Electricity Tariff For Some Cryptocurrency Miners Approved In New York

Municipal power authorities in upstate New York have received permission to charge certain cryptocurrency mining enterprises higher rates for the use of their electricity than they charge other customers.

  • In an official announcement dated March 15, the New York State Public Service Commission revealed that it has granted upstate municipal power authorities permission to create electricity tariffs that they may impose on the entities behind some cryptocurrency mining operations, starting this month.

    The statement, from the office of commission chair John B. Rhodes, explained that certain upstate municipal authorities have recently been receiving interest, and in some cases patronage, from large-scale cryptocurrency miners. It notes that as a “direct result of the intense computer data-processing efforts, these companies are using extraordinary amounts of electricity.” This consumption “might go unnoticed in large metropolitan areas,” but it is “leading to higher costs for customers in small communities because of a limited supply of low-cost hydropower.”

    In other words, the decision was intended to “level the playing field and prevent local electricity prices for existing residential and business customers from skyrocketing due to the soaring local demand for electricity.”

    Cryptocurrency mining is more profitable when the cost of electricity is lower. While relatively cheap electricity has a tendency to attract commercial miners, some of the utility providers have found that meeting the demands of such entities affects their ability to supply power to existing customers, or at least to do so at a price point that those clients have come to expect.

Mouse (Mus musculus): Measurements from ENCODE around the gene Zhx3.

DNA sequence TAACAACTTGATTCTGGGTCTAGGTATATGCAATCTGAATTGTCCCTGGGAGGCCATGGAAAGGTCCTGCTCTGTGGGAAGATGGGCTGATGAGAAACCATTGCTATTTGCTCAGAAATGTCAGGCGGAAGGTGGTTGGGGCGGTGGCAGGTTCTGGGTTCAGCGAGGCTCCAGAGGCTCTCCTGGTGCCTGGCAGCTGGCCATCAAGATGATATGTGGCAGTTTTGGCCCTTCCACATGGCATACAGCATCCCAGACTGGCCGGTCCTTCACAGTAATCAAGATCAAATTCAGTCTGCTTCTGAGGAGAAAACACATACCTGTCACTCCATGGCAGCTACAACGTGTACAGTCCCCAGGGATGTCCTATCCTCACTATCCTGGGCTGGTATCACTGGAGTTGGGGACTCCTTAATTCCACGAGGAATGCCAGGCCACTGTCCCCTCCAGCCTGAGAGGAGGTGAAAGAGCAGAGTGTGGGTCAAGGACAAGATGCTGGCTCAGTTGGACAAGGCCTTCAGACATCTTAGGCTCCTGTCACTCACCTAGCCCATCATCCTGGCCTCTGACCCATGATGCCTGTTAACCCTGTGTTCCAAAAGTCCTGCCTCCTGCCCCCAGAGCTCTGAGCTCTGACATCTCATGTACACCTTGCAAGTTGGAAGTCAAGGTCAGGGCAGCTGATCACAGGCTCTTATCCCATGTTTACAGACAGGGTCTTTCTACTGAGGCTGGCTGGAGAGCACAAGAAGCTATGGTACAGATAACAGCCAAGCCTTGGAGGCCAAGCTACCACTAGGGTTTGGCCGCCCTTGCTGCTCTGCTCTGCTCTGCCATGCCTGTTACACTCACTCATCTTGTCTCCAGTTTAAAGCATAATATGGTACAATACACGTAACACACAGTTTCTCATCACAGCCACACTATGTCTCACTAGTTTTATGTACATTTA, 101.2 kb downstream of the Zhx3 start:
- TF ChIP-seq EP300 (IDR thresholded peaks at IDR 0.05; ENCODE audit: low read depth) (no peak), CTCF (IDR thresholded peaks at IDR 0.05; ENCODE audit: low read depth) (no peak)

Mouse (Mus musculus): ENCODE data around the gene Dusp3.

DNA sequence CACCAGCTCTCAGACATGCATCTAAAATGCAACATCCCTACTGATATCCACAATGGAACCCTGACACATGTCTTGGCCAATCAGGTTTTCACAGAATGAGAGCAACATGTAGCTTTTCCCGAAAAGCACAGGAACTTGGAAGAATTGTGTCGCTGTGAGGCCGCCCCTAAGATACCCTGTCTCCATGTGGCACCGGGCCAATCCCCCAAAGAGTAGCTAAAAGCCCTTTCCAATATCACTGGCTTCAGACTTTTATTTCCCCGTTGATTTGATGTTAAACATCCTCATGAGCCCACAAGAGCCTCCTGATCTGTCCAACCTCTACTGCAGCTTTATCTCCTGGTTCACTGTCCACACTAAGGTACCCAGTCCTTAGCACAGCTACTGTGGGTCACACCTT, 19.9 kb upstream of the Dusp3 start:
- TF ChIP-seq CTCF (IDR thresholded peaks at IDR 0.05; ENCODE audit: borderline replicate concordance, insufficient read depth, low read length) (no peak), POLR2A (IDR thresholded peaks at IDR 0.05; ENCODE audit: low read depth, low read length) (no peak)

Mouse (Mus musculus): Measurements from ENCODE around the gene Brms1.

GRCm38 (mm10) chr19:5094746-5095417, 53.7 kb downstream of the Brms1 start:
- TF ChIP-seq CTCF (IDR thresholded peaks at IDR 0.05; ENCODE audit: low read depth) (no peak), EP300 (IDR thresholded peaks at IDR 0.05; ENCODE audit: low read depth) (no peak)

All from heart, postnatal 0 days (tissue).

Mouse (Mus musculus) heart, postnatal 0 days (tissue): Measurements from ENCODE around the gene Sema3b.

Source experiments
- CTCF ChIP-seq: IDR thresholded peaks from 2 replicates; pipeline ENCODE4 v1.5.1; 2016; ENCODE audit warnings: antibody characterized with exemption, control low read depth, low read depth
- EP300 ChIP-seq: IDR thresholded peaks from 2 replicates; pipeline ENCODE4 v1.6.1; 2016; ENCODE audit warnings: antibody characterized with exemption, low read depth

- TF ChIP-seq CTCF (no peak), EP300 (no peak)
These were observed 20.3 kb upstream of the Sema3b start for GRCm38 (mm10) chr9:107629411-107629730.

The tariff may be applied to:

    “High-density load customers that do not qualify for economic development assistance and have a maximum demand exceeding 300 kW and a load density that exceeds 250 kWh per square foot per year.”

    The commission’s decision follows a petition from the New York Municipal Power Agency (NYMPA), a body made up of 36 municipal power authorities, which “represents customer-owned municipal electric systems that acquire low-cost power, typically hydro, and distribute the power to customers at no profit.” The organization had apparently identified at least three large-scale mining enterprises in upstate New York.

    In its petition, NYMPA contended that mining operations were asking for unusually high provisions of electricity and that they tended to create few jobs and make minimal, if any, “capital investment in the local community.”

    These complaints are reminiscent of remarks by Quebec Premier Philippe Couillard, who said on March 2 that a hydro-electric utility in the province was unlikely to take on customers who do not offer to add any “value for our society; just having servers to do transaction mining and acquire new bitcoins, I don’t see the added value.”

    The commission’s statement on the tariff relates that in “some cases, these customers account for 33 percent of the municipal utility’s total load.” According to NYMPA, it says, one company requested:

    “5 MW of electricity to be added to the Village of Akron, Erie County. If Akron were to comply with the request at existing rates, Akron’s annual average bulk power supply costs would have increased 54 percent with a direct impact on retail rates.”

    Residents of Plattsburgh saw an increase of almost $10 in their January electricity bills, ostensibly as a result of cryptocurrency mining by two companies. The commission’s announcement posits that if the tariff had been in effect that month, those firms’ monthly electricity bills would have been over 60 percent higher. The city was to hold a public hearing on March 15 to discuss an 18-month moratorium on commercial mining, which its mayor had proposed two weeks earlier.

    “We always welcome and encourage companies to build and grow their businesses in New York,” Rhodes said, but the commission has a duty to “ensure business customers pay an appropriate price for the electricity they use. This is especially true in small communities with finite amounts of low-cost power available.”

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